"My legacy has its roots in my father’s legacy," Donald Trump told The Washington Post last year. Now, with only 70 days until the country’s presidential election, the New York Times has decided to look into what Trump’s claim really means. What they found is a history of discrimination that excluded blacks and other minority populations from Trump-managed properties.
The legacy of discrimination started with the Donald’s father, Fred C. Trump, a prominent developer of middle-class housing in New York City and beyond. The Justice Department lobbed its first discrimination lawsuit at Trump Management in 1973—nearly a decade after the Civil Rights Act was signed—for discriminating against blacks. Both Fred and Donald, then 27 and the chairman of Trump Management, were named as defendants.
The Times elaborates on the outcome,
Rather than quietly trying to settle—as another New York developer had done a couple of years earlier—[Donald] turned the lawsuit into a protracted battle, complete with angry denials, character assassination, charges that the government was trying to force him to rent to ‘welfare recipients’ and a $100 million countersuit accusing the Justice Department of defamation.
Any of this sound familiar? How about now: when the suit wrapped up, the younger Trump called it a victory, claiming that the consent decree he signed was not an admission of guilt. The Times admits there’s no evidence that Donald Trump himself put in place any of the discriminatory practices (nor has any evidence of racial bias been uncovered toward prospective tenants of his luxury properties), but the real estate scion was complicit in their use within the company his father managed.
In the mid-1960s, civil rights groups began to take aim at Trump Management. A black woman named Maxine Brown who was denied an apartment in the Wilshire, a Trump-developed building in Jamaica Estates, filed a complaint with the New York City Commission on Human Rights. Only after that was Brown offered an apartment in the Wilshire, where she said she was the only black tenant for a decade.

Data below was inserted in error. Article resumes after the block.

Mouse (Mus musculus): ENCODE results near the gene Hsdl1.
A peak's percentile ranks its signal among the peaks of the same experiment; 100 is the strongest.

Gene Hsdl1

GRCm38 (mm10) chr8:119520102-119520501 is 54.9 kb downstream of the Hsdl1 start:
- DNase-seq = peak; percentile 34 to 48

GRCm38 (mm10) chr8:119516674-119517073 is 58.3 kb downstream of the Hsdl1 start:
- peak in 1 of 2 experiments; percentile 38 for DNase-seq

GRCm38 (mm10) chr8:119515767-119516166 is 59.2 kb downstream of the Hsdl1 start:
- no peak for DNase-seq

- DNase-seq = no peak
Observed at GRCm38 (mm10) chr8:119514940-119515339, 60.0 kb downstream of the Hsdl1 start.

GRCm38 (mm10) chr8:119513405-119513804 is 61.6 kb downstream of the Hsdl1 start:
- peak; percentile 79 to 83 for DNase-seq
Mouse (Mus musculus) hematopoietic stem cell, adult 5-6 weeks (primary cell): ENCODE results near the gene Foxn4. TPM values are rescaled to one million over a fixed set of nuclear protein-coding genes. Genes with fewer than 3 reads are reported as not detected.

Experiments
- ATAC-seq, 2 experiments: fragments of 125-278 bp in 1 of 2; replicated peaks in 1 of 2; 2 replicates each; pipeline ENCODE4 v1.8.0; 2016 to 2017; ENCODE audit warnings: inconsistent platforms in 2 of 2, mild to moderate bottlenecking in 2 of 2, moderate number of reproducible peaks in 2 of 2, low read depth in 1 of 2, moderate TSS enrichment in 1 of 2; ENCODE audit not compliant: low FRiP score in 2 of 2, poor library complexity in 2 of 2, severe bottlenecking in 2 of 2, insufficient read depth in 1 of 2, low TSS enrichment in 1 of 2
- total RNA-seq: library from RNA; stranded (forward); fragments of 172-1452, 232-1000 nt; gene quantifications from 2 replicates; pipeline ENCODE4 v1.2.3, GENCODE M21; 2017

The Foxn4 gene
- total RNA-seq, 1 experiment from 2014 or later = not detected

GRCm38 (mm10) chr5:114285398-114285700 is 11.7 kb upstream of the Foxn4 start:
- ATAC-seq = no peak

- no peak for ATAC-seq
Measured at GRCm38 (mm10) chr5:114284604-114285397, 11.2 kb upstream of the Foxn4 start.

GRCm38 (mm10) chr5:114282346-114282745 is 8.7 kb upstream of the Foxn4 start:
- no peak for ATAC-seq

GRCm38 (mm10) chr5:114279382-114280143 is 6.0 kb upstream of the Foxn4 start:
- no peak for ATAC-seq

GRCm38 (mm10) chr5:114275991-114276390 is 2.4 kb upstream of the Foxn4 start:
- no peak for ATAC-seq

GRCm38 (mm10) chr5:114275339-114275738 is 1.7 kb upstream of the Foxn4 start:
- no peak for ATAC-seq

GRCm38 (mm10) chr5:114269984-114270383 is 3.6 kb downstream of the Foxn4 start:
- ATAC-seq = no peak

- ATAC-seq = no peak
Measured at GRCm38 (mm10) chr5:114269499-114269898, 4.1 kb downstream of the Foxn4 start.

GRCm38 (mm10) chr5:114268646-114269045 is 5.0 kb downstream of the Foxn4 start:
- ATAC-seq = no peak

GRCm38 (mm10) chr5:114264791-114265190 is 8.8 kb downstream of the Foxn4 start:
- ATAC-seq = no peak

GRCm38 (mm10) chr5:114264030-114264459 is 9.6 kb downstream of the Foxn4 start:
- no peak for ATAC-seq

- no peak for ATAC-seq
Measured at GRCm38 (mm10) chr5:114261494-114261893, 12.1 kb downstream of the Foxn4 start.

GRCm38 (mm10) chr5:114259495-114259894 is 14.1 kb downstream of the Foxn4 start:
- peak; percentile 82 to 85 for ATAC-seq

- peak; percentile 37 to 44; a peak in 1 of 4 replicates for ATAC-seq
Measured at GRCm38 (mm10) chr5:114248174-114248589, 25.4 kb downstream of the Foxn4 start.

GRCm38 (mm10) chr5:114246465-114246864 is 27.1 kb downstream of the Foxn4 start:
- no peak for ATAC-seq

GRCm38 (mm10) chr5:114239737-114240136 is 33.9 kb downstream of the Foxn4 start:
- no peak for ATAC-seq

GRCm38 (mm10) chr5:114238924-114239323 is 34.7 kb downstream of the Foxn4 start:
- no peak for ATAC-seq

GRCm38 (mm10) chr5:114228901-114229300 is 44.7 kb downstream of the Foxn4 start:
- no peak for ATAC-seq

Complaints alleging discrimination and racial steering continued to be fielded against Trump Management. In 1973 the government lobbed another lawsuit at the company for violating the Fair Housing Act. Donald retained Roy Cohn, council to notorious demagogue Senator Joseph McCarthy, and soon countersued the government. During the case, a former Trump superintendent testified that "multiple Trump Management employees had instructed him to attach a separate piece of paper with a big letter ‘C’ on it—for ‘colored’—to any application filed by a black apartment-seeker."
The Trumps then filed a contempt-of-court charge. Both the countersuit and contempt-of-court charge were dismissed by the judge. The Trumps eventually signed another consent decree, and again Trump declared victory. But a few years later the government accused Trump Management of violating the decree, citing "an underlying pattern of discrimination [that] continues to exist in the Trump Management organization."
The original consent decree expired before the Justice Department accumulated enough evidence to push forward, and by this time the population of New York City was shifting away from the white working class these discriminatory (unofficial) policies thrived under, making it harder to turn away non-white tenants.
Maxine Brown still lives in the Wilshire. Donald Trump still faces accusations of racial bias, and has expressed general apathy toward minorities.